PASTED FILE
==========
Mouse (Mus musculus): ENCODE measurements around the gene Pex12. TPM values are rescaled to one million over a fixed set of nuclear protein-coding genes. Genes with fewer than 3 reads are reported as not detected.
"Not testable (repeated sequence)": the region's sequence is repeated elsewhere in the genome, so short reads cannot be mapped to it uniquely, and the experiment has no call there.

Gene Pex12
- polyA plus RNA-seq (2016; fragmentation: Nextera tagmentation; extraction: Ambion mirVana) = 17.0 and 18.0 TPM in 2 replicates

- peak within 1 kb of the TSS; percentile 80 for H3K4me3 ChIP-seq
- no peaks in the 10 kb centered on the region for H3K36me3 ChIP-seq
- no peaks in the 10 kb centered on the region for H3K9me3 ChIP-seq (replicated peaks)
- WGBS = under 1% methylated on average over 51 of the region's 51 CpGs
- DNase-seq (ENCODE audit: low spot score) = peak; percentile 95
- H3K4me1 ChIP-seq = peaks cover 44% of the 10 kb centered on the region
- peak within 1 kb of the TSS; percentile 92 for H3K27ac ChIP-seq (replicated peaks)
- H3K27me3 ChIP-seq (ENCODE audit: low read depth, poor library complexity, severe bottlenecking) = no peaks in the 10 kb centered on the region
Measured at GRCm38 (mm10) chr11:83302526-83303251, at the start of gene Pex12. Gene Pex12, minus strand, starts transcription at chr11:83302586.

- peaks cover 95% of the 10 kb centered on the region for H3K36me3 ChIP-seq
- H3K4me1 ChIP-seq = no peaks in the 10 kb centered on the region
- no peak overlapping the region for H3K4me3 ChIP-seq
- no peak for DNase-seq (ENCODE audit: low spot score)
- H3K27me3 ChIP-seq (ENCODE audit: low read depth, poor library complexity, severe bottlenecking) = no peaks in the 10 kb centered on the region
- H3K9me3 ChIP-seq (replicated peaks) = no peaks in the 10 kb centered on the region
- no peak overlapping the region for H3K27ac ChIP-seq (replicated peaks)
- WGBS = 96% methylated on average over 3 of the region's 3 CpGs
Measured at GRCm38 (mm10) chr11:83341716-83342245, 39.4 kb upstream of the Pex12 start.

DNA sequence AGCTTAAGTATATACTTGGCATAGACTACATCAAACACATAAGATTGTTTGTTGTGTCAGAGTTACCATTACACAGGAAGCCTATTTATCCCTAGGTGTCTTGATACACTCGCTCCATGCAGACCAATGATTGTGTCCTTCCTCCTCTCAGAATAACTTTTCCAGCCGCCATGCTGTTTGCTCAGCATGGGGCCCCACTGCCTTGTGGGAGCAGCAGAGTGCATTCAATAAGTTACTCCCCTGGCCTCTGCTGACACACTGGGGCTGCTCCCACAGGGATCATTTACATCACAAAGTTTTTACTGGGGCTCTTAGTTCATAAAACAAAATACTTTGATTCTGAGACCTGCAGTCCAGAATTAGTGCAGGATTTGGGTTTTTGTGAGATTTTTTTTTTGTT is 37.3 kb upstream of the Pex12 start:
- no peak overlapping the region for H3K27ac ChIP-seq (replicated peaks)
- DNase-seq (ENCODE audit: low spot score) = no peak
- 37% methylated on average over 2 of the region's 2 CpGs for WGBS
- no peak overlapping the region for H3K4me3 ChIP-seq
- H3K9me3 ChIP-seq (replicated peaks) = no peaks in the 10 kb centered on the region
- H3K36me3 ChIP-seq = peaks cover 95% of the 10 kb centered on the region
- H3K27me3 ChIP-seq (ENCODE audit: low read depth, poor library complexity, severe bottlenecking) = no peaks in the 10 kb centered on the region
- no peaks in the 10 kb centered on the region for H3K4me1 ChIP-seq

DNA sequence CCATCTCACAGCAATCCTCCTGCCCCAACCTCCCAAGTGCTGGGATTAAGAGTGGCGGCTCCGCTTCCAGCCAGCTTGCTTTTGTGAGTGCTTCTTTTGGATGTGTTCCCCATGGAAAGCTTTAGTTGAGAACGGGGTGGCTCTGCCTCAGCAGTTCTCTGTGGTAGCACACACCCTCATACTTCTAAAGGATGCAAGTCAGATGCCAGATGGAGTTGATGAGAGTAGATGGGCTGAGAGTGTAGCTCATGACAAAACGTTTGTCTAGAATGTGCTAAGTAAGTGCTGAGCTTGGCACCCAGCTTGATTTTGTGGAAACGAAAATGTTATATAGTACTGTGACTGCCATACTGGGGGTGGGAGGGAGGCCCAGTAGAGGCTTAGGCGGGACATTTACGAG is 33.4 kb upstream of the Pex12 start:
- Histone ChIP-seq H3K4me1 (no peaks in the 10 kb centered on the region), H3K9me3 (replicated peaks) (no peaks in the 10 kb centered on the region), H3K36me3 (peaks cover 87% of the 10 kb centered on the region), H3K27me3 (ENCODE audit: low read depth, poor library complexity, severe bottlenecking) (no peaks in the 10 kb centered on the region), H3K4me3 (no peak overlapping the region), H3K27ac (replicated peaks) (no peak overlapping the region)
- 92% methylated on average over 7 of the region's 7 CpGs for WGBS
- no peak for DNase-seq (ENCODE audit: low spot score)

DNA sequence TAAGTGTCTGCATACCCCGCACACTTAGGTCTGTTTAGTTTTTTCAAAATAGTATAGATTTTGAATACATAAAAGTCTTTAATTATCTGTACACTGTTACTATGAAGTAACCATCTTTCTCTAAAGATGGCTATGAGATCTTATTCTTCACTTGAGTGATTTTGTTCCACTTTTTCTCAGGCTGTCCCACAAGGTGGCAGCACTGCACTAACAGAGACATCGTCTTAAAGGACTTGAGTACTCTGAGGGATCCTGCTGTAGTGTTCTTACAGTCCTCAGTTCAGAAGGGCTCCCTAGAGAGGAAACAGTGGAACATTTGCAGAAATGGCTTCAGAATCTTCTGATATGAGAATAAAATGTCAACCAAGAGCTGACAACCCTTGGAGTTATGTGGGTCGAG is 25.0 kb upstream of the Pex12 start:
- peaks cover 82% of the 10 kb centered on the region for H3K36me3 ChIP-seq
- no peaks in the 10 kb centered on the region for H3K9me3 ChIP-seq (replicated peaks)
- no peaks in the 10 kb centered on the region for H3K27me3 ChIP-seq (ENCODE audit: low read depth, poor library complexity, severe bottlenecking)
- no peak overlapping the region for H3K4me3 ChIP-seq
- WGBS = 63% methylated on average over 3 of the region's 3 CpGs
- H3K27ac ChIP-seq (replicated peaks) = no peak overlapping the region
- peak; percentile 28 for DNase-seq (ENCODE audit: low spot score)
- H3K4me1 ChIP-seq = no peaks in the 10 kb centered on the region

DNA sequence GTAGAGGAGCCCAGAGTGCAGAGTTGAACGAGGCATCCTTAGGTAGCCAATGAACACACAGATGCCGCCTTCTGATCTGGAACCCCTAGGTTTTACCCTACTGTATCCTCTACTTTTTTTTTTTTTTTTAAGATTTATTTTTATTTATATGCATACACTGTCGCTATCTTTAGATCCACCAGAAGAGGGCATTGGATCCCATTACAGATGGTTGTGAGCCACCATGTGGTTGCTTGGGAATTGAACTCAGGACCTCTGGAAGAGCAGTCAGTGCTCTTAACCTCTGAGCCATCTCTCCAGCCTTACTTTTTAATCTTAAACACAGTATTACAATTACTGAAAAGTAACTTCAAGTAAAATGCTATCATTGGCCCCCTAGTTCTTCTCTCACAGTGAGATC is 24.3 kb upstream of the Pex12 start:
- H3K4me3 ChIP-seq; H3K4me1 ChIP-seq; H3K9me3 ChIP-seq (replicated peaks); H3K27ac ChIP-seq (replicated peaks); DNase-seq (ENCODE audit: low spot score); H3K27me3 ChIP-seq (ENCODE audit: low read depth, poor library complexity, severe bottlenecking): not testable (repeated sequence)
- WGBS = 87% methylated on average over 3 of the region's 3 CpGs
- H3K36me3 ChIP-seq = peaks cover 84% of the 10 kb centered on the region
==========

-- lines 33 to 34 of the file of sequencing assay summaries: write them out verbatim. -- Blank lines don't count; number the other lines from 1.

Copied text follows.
- Histone ChIP-seq H3K4me1 (no peaks in the 10 kb centered on the region), H3K9me3 (replicated peaks) (no peaks in the 10 kb centered on the region), H3K36me3 (peaks cover 87% of the 10 kb centered on the region), H3K27me3 (ENCODE audit: low read depth, poor library complexity, severe bottlenecking) (no peaks in the 10 kb centered on the region), H3K4me3 (no peak overlapping the region), H3K27ac (replicated peaks) (no peak overlapping the region)
- 92% methylated on average over 7 of the region's 7 CpGs for WGBS